Acute Diarrhea in Children

Evaluation of the Child with Diarrhea

Diarrhea is a common childhood complaint and is characterized by loose, watery stools. The differential diagnosis for diarrhea is initially broad, including infectious, dietary and malabsorbtive processes, and a thorough history and physical is an important first step in its evaluation. 

A proper history should ask for recent travel history, known exposures or sick contacts including daycare attendance, recent medication changes or antibiotic use, and a complete past medical history, including previous episodes of diarrhea. If available, a weight can be compared to a recent weight in order to help gague dehydration though this value is often unabailable. Dehydration can be assessed as follows: 

  1. Mild dehydration( 3-5%)- mucous membranes are slightly dry but vital signs are normal and there is normal capillary refill and skin turgor. Tears are usually present and child is alert.
  2. Moderate dehydration (6-9%)- increased heart and respiratory rate and slightly prolonged capillary refill, and tenting of the skin. Lack of tears and the child isbecoming listless.
  3. Severe dehydration(>10%)- blood pressure is decreased and the child is very lethargic. Mucous membranes are very dry. Skin is cold and clammy.

Differential Diagnosis

  1. Malabsorptive - Lactase deficiency, increased intake of hyperosmolar fluids.
  2. Medication side effect - common with Amoxicillin and other antibiotics. 
  3. Viral- usually watery diarrhea without blood. Often have accompanying vomiting and fever. Common culprits are Rotovirus, Norwalk Virus, and Adenovirus. 
  4. Bacterial- either invasive or produce toxins
  • Salmonella- invasive. Causes short-lived illness with fever, vomiting, sometimes bloody stools. Usually doesn't require treatment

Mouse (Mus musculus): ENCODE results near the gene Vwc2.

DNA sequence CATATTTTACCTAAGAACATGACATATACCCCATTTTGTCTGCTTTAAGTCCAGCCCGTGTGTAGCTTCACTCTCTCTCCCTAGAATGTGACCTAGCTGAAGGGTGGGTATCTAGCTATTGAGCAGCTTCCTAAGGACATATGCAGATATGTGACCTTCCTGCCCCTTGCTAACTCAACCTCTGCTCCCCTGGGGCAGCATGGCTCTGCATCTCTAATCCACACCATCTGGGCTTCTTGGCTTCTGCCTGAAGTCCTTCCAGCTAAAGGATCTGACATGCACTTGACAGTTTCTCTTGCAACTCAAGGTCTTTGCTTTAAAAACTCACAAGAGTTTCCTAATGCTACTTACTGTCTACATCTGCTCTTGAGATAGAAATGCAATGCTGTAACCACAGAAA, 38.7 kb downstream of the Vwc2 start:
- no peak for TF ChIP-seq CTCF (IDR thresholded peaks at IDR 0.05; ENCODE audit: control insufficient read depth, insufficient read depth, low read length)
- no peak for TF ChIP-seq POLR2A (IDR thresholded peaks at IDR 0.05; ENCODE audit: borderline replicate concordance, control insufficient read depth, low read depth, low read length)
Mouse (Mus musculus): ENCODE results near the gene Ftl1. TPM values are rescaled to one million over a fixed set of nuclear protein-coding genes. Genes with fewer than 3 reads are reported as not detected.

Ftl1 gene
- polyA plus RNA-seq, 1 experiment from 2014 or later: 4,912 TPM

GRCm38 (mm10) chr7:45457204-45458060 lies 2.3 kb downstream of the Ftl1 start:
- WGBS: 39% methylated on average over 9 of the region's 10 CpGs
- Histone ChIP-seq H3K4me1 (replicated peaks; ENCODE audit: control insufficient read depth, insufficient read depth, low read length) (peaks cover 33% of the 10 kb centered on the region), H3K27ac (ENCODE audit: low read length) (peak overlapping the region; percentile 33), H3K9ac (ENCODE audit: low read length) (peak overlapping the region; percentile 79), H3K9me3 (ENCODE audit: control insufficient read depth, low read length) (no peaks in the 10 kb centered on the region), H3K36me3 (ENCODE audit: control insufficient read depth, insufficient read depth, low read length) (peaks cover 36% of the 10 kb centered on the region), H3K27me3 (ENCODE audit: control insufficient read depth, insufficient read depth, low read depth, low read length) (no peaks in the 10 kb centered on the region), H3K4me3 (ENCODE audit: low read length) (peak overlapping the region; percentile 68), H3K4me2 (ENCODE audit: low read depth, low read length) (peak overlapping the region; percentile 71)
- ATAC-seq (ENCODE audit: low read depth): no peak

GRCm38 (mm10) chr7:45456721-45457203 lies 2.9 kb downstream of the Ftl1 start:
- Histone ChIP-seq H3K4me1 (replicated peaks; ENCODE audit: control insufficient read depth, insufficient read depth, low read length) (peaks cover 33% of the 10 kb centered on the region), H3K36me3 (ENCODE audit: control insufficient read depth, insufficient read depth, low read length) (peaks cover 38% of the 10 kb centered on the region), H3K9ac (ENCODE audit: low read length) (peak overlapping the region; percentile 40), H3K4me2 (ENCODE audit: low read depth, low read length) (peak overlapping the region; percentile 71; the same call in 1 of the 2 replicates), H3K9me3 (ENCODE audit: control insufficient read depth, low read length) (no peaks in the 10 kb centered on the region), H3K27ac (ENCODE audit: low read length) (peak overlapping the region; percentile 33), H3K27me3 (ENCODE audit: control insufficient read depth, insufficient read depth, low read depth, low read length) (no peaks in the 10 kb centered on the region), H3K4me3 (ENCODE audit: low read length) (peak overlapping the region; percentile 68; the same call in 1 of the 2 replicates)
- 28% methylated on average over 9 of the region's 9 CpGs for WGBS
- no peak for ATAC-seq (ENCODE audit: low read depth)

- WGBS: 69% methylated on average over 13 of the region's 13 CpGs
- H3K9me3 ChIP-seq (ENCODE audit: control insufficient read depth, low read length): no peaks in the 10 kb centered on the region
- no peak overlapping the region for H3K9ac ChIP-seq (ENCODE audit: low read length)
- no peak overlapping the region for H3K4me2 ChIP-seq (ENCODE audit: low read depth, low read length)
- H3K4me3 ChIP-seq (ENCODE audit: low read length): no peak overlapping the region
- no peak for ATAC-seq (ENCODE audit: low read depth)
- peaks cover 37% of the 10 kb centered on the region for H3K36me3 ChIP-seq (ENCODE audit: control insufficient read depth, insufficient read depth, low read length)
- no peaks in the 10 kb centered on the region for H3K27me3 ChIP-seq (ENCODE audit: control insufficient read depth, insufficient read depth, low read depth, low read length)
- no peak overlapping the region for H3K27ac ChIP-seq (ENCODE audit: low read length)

• Shigella- invasive. Causes bloody, mucousy stools. Usually requires antibiotic treatment. May be associated with seizures
  • Campylobacteria- usually watery but also may cause bloody stools. May require antibiotic treatment in severe prolonged cases with Erythromycin
  • Yersinia- 10% bloody diarrhea and often with accompanying systemic symptoms. No treatment necessary in most cases.
  • E. Coli- usually watery, but may be bloody in the case of O157:H7 strain. Also associated with Hemolytic Uremic Syndrome (HUS)
  • Staphylococcal-responsible for food poisoning. Toxin is in the food and symptoms frequently appear 6-12 hours after ingestion. Often with vomiting. Short lived. 
  • Cryptosporidium- watery stools usually without blood. Common in immunocompromised population.
  • Giardia- often from contaminated water in certain areas. Bloating and abdominal pain is present, bulky greasy stools. Usually not bloody.
  • Protozoan

Treatment

Most cases of acute diarrhea do not require any laboratory investigations. If the child has bloody stools, cultures may be indicated and if there is severe dehydration, electrolytes should be checked.